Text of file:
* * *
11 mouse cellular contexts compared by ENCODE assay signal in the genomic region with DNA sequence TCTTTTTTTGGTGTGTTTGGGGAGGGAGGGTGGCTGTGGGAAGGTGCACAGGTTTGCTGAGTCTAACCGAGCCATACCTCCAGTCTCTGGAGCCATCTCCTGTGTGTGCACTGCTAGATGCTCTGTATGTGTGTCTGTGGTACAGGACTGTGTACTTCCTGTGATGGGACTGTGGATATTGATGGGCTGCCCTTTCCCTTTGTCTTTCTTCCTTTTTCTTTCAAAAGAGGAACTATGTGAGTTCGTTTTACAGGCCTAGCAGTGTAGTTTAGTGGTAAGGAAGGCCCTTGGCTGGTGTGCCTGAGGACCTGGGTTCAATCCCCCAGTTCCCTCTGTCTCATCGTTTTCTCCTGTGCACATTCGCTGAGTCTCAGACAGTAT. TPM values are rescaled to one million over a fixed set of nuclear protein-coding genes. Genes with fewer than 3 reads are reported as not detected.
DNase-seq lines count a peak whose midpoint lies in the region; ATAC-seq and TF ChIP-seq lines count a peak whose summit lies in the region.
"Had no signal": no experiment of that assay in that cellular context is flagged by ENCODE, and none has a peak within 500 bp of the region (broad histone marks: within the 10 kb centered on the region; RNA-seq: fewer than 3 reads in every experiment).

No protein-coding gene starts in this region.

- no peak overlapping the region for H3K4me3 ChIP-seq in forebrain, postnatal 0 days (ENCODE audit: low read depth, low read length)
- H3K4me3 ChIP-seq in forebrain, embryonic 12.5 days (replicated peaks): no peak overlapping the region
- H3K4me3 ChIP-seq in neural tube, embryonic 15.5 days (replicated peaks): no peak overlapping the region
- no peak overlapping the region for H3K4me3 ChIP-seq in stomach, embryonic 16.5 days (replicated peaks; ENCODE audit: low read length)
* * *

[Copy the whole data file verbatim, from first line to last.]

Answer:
11 mouse cellular contexts compared by ENCODE assay signal in the genomic region with DNA sequence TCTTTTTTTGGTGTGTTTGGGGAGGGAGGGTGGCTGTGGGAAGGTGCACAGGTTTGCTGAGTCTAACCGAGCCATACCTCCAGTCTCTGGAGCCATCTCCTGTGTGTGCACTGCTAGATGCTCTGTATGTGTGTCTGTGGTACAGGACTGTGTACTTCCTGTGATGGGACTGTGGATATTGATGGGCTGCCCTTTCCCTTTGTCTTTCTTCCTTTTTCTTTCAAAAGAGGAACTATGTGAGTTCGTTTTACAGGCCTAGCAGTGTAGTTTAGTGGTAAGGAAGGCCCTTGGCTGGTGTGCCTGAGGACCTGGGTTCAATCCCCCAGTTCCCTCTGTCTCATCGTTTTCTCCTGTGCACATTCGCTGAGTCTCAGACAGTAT. TPM values are rescaled to one million over a fixed set of nuclear protein-coding genes. Genes with fewer than 3 reads are reported as not detected.
DNase-seq lines count a peak whose midpoint lies in the region; ATAC-seq and TF ChIP-seq lines count a peak whose summit lies in the region.
"Had no signal": no experiment of that assay in that cellular context is flagged by ENCODE, and none has a peak within 500 bp of the region (broad histone marks: within the 10 kb centered on the region; RNA-seq: fewer than 3 reads in every experiment).

No protein-coding gene starts in this region.

- no peak overlapping the region for H3K4me3 ChIP-seq in forebrain, postnatal 0 days (ENCODE audit: low read depth, low read length)
- H3K4me3 ChIP-seq in forebrain, embryonic 12.5 days (replicated peaks): no peak overlapping the region
- H3K4me3 ChIP-seq in neural tube, embryonic 15.5 days (replicated peaks): no peak overlapping the region
- no peak overlapping the region for H3K4me3 ChIP-seq in stomach, embryonic 16.5 days (replicated peaks; ENCODE audit: low read length)